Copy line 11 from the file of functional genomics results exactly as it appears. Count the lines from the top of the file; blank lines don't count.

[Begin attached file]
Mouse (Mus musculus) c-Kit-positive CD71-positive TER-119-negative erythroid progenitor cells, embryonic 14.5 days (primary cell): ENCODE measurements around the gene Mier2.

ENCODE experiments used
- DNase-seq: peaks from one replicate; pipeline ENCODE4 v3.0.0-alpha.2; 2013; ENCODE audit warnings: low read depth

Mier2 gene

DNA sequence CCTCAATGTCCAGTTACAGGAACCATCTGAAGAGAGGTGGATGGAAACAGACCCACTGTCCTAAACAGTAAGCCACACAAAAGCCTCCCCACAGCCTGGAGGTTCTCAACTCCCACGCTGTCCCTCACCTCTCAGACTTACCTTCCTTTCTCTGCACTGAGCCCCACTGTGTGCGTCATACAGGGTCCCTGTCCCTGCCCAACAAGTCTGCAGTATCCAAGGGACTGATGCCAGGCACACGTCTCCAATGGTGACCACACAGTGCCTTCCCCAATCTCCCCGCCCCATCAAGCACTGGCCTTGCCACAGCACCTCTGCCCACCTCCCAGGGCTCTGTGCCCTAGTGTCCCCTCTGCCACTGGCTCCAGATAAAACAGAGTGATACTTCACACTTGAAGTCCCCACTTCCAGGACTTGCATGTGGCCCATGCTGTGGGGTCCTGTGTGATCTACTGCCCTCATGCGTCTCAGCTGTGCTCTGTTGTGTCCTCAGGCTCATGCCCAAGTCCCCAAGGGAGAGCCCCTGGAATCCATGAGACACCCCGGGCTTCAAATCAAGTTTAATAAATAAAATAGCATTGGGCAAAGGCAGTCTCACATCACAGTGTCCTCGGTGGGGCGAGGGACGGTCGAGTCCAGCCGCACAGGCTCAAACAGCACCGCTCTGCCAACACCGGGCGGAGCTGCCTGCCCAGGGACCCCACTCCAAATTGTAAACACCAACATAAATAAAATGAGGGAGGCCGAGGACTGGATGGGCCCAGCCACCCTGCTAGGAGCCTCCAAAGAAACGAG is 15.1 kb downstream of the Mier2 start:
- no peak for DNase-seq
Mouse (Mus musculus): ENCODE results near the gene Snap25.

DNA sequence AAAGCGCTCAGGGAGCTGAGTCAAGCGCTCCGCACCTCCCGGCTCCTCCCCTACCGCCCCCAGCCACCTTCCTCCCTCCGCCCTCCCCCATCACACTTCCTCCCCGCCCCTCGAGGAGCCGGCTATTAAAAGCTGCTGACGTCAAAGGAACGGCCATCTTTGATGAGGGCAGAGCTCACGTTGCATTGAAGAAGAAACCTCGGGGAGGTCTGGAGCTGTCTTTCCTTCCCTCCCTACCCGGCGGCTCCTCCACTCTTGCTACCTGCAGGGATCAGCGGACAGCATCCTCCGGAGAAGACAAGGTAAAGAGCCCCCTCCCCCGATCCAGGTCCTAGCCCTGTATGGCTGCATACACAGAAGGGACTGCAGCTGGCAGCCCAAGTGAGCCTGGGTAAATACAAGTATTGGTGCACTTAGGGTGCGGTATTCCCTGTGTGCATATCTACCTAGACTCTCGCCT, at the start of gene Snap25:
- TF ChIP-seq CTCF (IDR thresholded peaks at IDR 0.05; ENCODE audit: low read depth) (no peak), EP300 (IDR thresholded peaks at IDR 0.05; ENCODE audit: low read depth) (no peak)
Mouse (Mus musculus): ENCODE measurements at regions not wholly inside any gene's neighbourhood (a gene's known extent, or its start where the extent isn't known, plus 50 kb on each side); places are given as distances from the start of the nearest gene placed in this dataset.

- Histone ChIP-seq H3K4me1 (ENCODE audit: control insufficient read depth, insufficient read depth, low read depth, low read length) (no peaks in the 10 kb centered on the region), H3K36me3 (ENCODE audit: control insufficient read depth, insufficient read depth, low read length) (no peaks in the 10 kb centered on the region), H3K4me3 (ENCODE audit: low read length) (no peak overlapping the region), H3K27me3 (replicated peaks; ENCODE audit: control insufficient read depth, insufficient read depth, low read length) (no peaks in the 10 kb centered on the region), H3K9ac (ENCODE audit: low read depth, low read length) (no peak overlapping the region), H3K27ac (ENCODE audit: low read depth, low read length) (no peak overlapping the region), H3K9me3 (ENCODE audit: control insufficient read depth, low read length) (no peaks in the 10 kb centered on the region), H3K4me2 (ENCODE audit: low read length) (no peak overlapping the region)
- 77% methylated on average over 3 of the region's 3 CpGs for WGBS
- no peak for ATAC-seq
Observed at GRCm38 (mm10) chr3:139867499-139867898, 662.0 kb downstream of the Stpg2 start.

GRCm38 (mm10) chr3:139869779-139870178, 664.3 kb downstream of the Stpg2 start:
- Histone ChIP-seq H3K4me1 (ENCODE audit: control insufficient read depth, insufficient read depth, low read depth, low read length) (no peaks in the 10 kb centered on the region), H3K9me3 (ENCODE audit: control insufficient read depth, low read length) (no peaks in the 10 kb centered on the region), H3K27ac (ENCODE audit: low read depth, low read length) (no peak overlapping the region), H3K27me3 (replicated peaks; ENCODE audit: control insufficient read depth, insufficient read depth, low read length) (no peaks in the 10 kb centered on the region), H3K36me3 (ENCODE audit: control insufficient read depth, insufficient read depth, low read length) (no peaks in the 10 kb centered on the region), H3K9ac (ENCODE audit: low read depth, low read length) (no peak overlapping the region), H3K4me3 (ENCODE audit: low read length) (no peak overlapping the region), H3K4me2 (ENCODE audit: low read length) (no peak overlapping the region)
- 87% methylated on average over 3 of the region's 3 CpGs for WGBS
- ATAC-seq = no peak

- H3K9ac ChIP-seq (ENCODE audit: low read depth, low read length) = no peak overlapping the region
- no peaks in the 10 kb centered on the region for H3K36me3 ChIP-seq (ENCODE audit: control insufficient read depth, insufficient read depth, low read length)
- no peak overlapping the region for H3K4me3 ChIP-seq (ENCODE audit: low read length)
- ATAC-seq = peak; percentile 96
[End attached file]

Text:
- Histone ChIP-seq H3K4me1 (ENCODE audit: control insufficient read depth, insufficient read depth, low read depth, low read length) (no peaks in the 10 kb centered on the region), H3K36me3 (ENCODE audit: control insufficient read depth, insufficient read depth, low read length) (no peaks in the 10 kb centered on the region), H3K4me3 (ENCODE audit: low read length) (no peak overlapping the region), H3K27me3 (replicated peaks; ENCODE audit: control insufficient read depth, insufficient read depth, low read length) (no peaks in the 10 kb centered on the region), H3K9ac (ENCODE audit: low read depth, low read length) (no peak overlapping the region), H3K27ac (ENCODE audit: low read depth, low read length) (no peak overlapping the region), H3K9me3 (ENCODE audit: control insufficient read depth, low read length) (no peaks in the 10 kb centered on the region), H3K4me2 (ENCODE audit: low read length) (no peak overlapping the region)